Human Rights Code in Ontario and Tenants

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Human Rights Code in Ontario and Tenants

Post: # 47170Post
Wed Apr 25, 2018 3:19 pm

Ontario Human Rights Code bars landlords or property managers
from asking certain types of questions that are under protected grounds and areas?
As a tenant, you have the right to equal treatment in housing without discrimination and harassment.

You cannot be refused an apartment, harassed by a housing provider or other tenants, or otherwise treated unfairly because of your:

race, color or ethnic background
religious beliefs or practices
ancestry, including people of Aboriginal descent
place of origin
citizenship, including refugee status
beautiful (including pregnancy and gender identity)
family status
marital status, including people with a same-beautiful partner
sexual orientation
age, including people who are 16 or 17 years old and no longer living with their parents
receipt of public assistance.

You are also protected if you face discrimination because you are a friend or relative of someone identified above.
Where do housing rights apply?

The Code applies to every part of buying or renting housing. When renting a place to live, the Code covers:

applying to rent a unit
tenant rules and regulations
repairs and maintenance
using related services and facilities
your general enjoyment of the place you rent

Choosing tenants

The Code says what landlords can ask when choosing tenants:

Rental history, credit references and/or credit checks may be requested.
A lack of rental or credit history should not count against you.
A landlord can ask you about your income, but they must also look at any available information on your rental history, credit references and credit rating (such as through Equifax Canada).
Income information can only be considered on its own when no other information is made available, and only to make sure you earn enough to pay the rent.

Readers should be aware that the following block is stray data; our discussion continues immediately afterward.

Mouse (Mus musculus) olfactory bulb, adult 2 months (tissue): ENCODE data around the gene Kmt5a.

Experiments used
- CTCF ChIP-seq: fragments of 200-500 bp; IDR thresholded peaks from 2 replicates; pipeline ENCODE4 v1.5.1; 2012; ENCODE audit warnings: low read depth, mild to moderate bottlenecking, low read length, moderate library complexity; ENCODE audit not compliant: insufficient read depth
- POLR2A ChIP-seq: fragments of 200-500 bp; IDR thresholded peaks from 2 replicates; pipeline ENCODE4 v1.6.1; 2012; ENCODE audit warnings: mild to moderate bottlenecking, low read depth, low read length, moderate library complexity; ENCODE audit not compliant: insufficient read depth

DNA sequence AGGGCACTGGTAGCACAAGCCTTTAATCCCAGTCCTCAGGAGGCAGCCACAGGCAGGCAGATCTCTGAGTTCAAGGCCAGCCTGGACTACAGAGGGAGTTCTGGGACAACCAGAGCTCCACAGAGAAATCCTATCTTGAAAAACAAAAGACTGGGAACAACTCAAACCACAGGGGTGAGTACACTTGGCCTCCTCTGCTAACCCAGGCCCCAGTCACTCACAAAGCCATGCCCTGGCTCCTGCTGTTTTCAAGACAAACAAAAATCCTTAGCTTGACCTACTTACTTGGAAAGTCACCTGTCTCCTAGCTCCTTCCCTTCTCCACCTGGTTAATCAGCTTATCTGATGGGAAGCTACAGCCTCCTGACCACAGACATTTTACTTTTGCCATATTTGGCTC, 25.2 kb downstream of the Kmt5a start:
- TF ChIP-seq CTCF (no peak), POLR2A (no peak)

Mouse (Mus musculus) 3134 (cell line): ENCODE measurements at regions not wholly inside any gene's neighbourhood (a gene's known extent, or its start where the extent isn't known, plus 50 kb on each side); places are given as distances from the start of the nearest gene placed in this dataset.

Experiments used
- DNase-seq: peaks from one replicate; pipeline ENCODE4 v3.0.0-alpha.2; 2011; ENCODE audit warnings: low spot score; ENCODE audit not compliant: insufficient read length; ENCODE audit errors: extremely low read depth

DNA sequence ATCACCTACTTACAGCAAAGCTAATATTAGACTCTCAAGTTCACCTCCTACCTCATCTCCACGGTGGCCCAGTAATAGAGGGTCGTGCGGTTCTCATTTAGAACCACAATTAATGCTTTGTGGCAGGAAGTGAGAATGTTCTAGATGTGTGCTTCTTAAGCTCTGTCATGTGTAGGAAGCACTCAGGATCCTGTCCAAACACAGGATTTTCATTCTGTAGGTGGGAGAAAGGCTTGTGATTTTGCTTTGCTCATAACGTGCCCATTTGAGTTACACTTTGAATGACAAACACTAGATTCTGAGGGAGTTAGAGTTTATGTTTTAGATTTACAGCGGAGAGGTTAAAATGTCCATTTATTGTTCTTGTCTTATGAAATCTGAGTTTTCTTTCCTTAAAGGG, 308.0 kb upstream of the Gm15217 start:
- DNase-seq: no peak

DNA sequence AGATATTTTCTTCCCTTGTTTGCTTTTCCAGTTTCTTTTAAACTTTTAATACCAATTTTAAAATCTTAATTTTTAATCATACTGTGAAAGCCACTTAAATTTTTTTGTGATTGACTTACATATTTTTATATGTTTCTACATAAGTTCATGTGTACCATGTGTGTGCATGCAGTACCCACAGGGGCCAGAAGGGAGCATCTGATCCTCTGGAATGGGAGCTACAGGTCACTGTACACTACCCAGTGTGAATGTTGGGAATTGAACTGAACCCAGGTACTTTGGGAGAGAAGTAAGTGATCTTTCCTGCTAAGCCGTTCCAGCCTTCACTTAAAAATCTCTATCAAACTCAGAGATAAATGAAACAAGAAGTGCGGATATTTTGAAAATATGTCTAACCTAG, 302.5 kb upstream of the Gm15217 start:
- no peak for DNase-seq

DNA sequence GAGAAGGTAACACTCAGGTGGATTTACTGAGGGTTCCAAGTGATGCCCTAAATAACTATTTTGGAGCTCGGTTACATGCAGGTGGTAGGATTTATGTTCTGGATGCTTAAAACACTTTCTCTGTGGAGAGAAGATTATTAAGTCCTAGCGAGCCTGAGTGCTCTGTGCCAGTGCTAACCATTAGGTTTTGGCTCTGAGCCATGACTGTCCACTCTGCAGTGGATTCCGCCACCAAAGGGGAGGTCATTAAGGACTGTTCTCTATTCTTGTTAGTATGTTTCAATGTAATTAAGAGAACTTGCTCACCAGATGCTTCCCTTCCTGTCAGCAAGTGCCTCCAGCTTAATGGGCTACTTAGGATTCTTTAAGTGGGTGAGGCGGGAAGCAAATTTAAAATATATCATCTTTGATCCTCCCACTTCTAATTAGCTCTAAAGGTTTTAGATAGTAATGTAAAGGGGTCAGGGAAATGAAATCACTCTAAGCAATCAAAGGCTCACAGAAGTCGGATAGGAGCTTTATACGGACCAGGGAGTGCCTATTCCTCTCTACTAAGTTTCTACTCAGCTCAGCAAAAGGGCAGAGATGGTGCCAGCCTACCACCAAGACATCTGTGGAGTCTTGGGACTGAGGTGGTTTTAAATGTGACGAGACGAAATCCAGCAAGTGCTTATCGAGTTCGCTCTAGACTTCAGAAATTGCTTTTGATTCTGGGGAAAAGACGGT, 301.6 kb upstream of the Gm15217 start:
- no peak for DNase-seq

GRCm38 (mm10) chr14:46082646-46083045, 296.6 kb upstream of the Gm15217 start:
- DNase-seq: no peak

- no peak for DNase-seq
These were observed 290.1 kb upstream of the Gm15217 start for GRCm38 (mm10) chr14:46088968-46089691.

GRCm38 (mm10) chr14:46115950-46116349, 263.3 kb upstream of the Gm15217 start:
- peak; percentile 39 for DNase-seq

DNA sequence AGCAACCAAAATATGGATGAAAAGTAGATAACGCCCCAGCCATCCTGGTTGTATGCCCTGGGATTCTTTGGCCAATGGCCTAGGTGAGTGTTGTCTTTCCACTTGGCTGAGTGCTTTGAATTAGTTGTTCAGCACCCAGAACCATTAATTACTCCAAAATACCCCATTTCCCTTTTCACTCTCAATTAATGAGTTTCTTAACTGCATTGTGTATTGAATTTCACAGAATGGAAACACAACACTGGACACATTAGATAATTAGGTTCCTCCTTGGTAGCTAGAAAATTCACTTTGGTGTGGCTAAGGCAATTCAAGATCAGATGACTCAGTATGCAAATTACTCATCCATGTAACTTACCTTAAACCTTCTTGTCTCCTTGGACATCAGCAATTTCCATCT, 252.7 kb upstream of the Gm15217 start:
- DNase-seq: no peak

Unless you are applying for subsidized housing, it is illegal for landlords to apply a rent-to-income ratio such as a 30% cut-off rule (which means only considering people if the rent is less than 30% of their income).
Landlords can only ask you for a “guarantor” (someone who promises to pay your rent if you can’t) to sign the lease if they have the same requirements for all tenants.

What is your income?

Landlords can ask you questions that pertain to your income and ask for supplementary proof to support your income – including if you work and where. In the circumstance of student tenants who may not have a steady income, landlords may ask you for a guarantor. Be aware that they may only ask this of you if it is a requirement for all their tenants.

When your need affects others

Sometimes your needs or conduct may affect others. Landlords and housing providers must balance and manage the real concerns of all tenants. Even if a tenant’s behaviour is disruptive (for example, noise related to children protected under family status), a landlord is expected to take steps to see if the situation can be resolved.
When the Code does not apply

The Code does not apply
if you have a “personality conflict” with the landlord or another tenant that is not linked to a Code ground. Also, the Code does not apply if you share a bathroom or kitchen with the owner or the owner’s family.
For more information

For more information on landlord and tenant rights and responsibilities in rental housing, see the Ontario Human Rights Commission’s Policy on Human Rights and Rental Housing. This policy and other OHRC information are available on-line at:
To make a human rights complaint

To file a human rights complaint (called an Application), contact the Human Rights Tribunal of Ontario at:
Toll Free: 1-866-598-0322
TTY: 416-326-2027 or Toll Free: 1-866-607-1240

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